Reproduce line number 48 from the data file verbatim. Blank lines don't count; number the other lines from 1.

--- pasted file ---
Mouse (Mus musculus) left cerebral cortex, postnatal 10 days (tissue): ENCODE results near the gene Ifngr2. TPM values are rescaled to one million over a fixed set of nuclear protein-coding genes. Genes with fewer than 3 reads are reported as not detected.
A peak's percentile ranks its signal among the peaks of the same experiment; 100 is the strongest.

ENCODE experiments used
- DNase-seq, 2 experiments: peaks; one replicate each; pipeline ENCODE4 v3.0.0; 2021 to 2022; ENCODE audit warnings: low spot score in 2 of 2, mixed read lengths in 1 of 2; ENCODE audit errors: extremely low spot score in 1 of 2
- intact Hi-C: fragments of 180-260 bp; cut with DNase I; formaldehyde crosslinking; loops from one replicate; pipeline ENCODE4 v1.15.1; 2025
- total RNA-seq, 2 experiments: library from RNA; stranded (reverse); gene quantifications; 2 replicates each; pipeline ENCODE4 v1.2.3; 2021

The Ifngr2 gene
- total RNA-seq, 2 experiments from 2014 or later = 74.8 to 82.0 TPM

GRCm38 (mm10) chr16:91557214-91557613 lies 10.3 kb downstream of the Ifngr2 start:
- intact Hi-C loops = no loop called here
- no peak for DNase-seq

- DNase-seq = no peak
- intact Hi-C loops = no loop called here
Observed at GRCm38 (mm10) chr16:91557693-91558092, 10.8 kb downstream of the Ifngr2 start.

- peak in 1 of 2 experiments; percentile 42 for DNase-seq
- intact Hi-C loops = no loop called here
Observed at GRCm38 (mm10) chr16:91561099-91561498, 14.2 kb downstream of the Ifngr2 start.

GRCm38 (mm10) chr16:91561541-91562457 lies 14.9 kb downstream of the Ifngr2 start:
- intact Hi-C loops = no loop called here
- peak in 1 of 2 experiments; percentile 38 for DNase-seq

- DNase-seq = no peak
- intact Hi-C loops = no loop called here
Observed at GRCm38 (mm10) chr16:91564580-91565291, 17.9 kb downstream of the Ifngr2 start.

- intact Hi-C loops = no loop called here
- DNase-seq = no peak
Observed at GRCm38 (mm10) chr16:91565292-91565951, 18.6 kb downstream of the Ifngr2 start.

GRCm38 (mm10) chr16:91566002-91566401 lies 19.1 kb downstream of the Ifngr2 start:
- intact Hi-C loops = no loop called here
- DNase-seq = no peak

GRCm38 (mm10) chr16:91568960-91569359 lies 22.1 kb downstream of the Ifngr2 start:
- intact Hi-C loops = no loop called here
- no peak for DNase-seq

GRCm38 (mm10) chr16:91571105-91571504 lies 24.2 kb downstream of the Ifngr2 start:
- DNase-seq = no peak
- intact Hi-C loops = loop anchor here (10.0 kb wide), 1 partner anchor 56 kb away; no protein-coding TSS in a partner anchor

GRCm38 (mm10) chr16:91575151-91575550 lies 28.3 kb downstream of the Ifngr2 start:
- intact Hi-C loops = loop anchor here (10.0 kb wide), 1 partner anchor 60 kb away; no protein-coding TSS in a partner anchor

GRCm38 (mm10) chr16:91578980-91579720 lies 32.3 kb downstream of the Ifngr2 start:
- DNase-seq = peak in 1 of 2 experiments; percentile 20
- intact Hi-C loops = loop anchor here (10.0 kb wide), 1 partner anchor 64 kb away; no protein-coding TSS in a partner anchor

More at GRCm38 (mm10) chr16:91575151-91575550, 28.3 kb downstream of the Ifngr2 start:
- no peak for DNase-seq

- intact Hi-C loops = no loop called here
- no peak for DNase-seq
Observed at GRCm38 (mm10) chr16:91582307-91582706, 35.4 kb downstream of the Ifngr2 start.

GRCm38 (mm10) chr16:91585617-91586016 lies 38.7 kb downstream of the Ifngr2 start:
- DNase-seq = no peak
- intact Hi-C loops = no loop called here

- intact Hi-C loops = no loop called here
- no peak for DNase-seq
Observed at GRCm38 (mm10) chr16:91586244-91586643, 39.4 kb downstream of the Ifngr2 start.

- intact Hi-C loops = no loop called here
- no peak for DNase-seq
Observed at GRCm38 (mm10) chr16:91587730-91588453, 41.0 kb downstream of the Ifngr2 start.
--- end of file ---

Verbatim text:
- intact Hi-C loops = no loop called here